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Re: Defining Foreign and Defence Policy (and hence our Military Force)
« Reply #29 on: October 30, 2004, 18:17:31 »
And tomorrow's piece wll be specifically about the Defence Policy.
"The higher the rank, the more necessary it is that boldness should be accompanied by a reflective mind....for with increase in rank it becomes always a matter less of self-sacrifice and more a matter of the preservation of others, and the good of the whole."

Karl von Clausewitz

Offline Thucydides

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Re: Defining Foreign and Defence Policy (and hence our Military Force)
« Reply #30 on: October 30, 2004, 18:24:58 »
That's right, Santa put $100 million in the bank accounts of certain "Liberal friendly" ad agencies for little or no work. Since Santa was the Minister of Finance and president of the Quebec Caucus at the time, his protestations that he didn't know anything about this indicates he is totally clueless or a shameless lier.

Since all these fine words never lead to action, we should continue to hope the United States feels it is worth their time and effort to take on the bulk of Canada's defense. We can continue to fill the niche roles (bitter rant ends)
Dagny, this is not a battle over material goods. It's a moral crisis, the greatest the world has ever faced and the last. Our age is the climax of centuries of evil. We must put an end to it, once and for all, or perish - we, the men of the mind. It was our own guilt. We produced the wealth of the world - but we let our enemies write its moral code.

Offline Chris Pook

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Re: Defining Foreign and Defence Policy (and hence our Military Force)
« Reply #31 on: October 31, 2004, 11:50:12 »
And here's part 2, just like PPCLI guy promised.  (If this keeps up I may have to consider revising some of the labels I apply to this paper ;D)

Quote
     
 
 
Oct. 31, 2004. 01:00 AM
 
Canada's military lacks focus, funds



Canadians were shocked to see the submarine HMCS Chicoutimi rolling helpless this month in the stormy North Atlantic, crippled by a fatal fire.

They shouldn't have been.

Just last year, an antique Sea King helicopter crashed on the deck of the vintage destroyer HMCS Iroquois. During Canada's peacekeeping airlift to East Timor in 1999, a defective Hercules transport was forced back to base by mechanical failures â ” three times. In 2000, the skipper of an American cargo ship held $223 million worth of Canadian military equipment at sea for six weeks, in a contract dispute. Lacking transport, Ottawa had hired the ship to bring the materiel home from a peacekeeping mission. Our navy had to board the ship.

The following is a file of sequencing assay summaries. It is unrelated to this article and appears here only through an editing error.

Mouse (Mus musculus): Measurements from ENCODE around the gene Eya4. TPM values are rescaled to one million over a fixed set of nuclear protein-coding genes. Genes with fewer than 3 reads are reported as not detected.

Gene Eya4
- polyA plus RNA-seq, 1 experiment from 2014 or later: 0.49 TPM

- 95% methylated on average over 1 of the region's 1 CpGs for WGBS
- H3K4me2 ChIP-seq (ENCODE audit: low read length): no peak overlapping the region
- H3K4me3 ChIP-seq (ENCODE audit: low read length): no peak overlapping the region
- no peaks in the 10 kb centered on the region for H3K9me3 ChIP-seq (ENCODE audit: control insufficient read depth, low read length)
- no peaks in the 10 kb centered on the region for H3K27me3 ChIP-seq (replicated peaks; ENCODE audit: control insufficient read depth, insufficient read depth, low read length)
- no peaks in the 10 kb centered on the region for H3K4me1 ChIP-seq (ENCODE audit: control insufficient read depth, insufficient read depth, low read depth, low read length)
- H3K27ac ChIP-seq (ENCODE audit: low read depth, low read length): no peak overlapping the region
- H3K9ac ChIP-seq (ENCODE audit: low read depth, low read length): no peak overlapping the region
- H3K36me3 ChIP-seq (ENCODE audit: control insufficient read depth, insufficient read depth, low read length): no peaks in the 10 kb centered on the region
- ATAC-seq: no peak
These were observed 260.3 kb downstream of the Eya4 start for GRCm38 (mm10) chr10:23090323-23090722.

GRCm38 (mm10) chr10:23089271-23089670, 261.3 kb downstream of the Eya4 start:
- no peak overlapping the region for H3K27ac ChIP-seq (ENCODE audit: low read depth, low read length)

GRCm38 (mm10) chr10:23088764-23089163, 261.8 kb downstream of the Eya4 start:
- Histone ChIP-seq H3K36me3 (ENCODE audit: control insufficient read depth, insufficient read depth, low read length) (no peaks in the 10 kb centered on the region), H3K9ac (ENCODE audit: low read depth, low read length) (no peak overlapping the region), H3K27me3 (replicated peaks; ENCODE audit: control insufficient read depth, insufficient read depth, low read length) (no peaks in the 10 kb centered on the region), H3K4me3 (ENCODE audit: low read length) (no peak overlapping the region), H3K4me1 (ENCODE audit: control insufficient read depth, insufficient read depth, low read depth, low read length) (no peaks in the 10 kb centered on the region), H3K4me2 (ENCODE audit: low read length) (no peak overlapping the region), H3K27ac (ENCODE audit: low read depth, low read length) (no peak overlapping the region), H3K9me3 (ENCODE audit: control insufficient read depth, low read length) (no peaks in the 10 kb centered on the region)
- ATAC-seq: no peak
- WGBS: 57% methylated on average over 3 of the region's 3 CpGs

These fiascos are reminders that the sadly rundown Canadian Forces lack the personnel, funding and equipment to defend our interests in a post-9/11 world where American "pre-emptive" wars, Rwanda type massacres, regional instability and terror are ugly realities.

In recent years, the forces have been busier than at any time in the past half-century. Today, more than 1,600 Canadian troops are serving abroad in Afghanistan and the Arabian Gulf, in the Balkans, in the Middle East and in Africa. The pressure isn't likely to abate any time soon.

Prime Minister Paul Martin promised in the throne speech earlier this month to invest more in the military. He has ordered Defence Minister Bill Graham to develop a new defence policy statement early next year, soon after Ottawa unveils a fresh foreign policy. Regrettably, the defence review will take place largely behind closed doors, to satisfy secrecy-loving bureaucrats who fear public "meddling" in this area. Taxpayers would be better served by a full public consultation and debate. Instead, Parliament will be called on to give Ottawa's plans close scrutiny.

For his part, Martin seems to understand that the Canadian Forces' chief duties are the defence of Canada, the defence of North America in co-operation with the United States, and contributing to global security.

Canada has earmarked $8 billion to bolster continental security after 9/11, and rightly so. Osama bin Laden has named this country as a target.

At the same time, the Canadian Forces must be sufficiently "robust" to comfort our American allies that we are doing what we can to prevent attacks on them from here. That can only enhance our sovereignty. We must maintain sufficient modern warplanes, warships and surveillance aircraft to help secure approaches to this continent. We must be able to project credible force over large distances.

Ottawa is also looking, rightly, to expand Canada/U.S. air defence co-operation to include the navy and cross-border assistance. And to join the U.S. missile defence system.

Further afield, the Canadian Forces must be equipped to mobilize rapidly deployable battle groups with lethal firepower to trouble spots overseas. While our forces need not be huge, they must be high-value.

The "Canadian difference" that Martin intends to make means helping the United Nations support democracy, keep the peace, shore up weak states, thwart genocide, promote development and battle disease. These roles contribute to global stability. Characteristically, they involve the army, airlift and generous aid. Most Canadians strongly support them.

While Canada has one of the world's 20 strongest military forces, it is nowhere as strong as it should be, given our national interests, the endless calls on Canadian troops to serve in places like Afghanistan, the Balkans, Haiti, Somalia and East Timor, and the size of our economy.